Richelle Cripe is working at the intersection of computer science, human-computer interaction, information management and museum studies to combine methodologies from traditional humanities disciplines and social sciences with tools provided by computing. Her background includes a Bachelors degree in Fine Art and Art History along with additional pursuits in music, architecture and computer science.
Katherine Goodman works at the intersection of neuroscience, computer science, and education, focusing on what motivates students as they grow from novices to experts in a particular field. Her background includes degrees in mathematics and professional writing. She has worked in software development and taught at University of Southern California and the Community College of Aurora.
Megan Kinney has more than 10 years of experience in connecting traditionally under-served groups to useful technologies. As a librarian, she has helped refugee youth use GIS mapping to improve their neighborhoods, recent immigrants learn how to send an email, Denver citizens how to apply for the housing lottery online, community college students to embrace the importance of solid research and critical thinking skills. What’s next? Working with female prisoners to give them the digital literacy skills needed to succeed outside of prison and avoid recidivism.
Brittany Ann Kos
Brittany is a University of Colorado alumni with Bachelors and Masters degrees in Computer Science, and a minor in Technology, Arts, and Media. She is an NSF GK12 Fellow on the ECSITE Project, where she is researching computational thinking and different methodologies to teach computation and ICT for multidisciplinary and non-engineering students.
HyunJoo Oh, Master of Entertainment Technology Carnegie Mellon University and Master of Design, and BFA, Ewha Woman’s University South Korea works on digital craft, tangible interaction, and creative play. She sees that deep engagement in a playful environment inspires children to actively explore their ideas, and attempts to support such engaging experience via bridging digital and physical worlds.
Abigale Stangl is interested in practicing mixed-methodology research to appropriately and creatively enhance the design of technologies, services, and environments. She applies her background in environmental planning, information communication technology for development (ICTD), and interaction design to support communities looking to use technology to cultivate meaningful experiences and informal educational opportunities.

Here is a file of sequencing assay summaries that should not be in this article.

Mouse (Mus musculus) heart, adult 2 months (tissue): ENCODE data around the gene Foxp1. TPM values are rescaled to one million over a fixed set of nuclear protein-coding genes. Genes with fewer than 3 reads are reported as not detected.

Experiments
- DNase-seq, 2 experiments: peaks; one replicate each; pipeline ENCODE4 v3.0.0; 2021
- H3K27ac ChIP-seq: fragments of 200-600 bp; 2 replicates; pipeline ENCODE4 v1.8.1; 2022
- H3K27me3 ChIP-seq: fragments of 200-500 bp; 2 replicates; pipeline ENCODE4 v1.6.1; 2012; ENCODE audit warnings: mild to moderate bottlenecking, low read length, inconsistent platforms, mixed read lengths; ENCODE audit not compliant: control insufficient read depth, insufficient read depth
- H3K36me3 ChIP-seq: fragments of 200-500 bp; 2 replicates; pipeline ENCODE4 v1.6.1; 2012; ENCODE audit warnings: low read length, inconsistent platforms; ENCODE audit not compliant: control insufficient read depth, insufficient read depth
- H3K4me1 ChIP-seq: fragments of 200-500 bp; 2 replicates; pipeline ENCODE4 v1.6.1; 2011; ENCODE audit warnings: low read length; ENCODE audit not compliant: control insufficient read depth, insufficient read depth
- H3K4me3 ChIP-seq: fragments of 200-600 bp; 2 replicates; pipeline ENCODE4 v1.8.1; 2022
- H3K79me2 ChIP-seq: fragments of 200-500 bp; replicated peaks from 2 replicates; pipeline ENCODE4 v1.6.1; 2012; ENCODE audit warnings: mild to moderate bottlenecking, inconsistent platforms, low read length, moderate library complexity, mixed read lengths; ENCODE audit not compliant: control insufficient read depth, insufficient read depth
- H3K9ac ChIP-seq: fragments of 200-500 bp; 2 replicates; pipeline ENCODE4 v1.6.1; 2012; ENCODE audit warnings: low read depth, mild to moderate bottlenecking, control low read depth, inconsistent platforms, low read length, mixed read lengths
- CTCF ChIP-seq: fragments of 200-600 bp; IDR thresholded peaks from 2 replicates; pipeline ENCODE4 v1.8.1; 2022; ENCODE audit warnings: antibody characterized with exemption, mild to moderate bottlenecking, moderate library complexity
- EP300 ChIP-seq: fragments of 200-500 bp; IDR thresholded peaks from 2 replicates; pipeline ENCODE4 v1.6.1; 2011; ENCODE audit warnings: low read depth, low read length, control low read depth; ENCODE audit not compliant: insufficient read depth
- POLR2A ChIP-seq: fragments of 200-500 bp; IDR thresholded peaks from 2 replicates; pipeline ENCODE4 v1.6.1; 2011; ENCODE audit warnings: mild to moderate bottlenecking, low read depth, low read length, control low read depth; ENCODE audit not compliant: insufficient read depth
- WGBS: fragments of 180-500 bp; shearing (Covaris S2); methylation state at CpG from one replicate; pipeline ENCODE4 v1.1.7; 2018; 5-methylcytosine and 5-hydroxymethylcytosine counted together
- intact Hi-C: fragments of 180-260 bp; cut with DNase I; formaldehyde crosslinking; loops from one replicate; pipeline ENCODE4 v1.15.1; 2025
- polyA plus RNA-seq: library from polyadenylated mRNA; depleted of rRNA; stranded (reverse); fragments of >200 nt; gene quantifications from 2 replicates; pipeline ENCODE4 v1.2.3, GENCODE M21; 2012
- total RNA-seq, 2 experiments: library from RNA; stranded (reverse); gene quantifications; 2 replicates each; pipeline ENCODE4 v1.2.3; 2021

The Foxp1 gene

Jiffer Harriman received a master’s degree in Music, Science and Technology in 2010 from the Center for Computer Research in Music and Acoustics at Stanford University and is a 2002 graduate in Electrical Engineering at CU. While at Stanford, he explored networked music, new instruments for musical expression, processing techniques as well as interactive and kinetic art. His research interests combine music and technology.
Josephine Kilde, a Kenyan national, received her BS at University of Wisconsin Stout in Information & Communication Technologies (ICT). Her interest is using ICTs for developing education in underrepresented communities in United States and in Kenya. Her research is in collaboration with Los Alamos National Laboratories in developing Collaborative Learning and Support Environment for Teachers (CLASET), a professional development online tool for K-12 teachers in New Mexico Native American Pueblo schools.
[web]With a proven track-record of applied research impact, Sid investigates how group members collaborate to produce innovative solutions to thorny problems, focusing on collective creativity and entrepreneurship. Sid conducts research at the Leeds School of Business, University of Colorado Boulder where he is a member of the Creative Leadership Incubator. His committee is co-chaired by Professors Maw-Der Foo and David Hekman. His research inaugurated the Motorola Solutions Foundation Services Innovation Fund. An award winner, Sid applied methods such as conjoint analysis to service design at Apple, Best Buy, CEA, IBM, Motorola, Philips and others. He co/founded three startups. Sid is a member of the ATLAS Institute Board of Directors.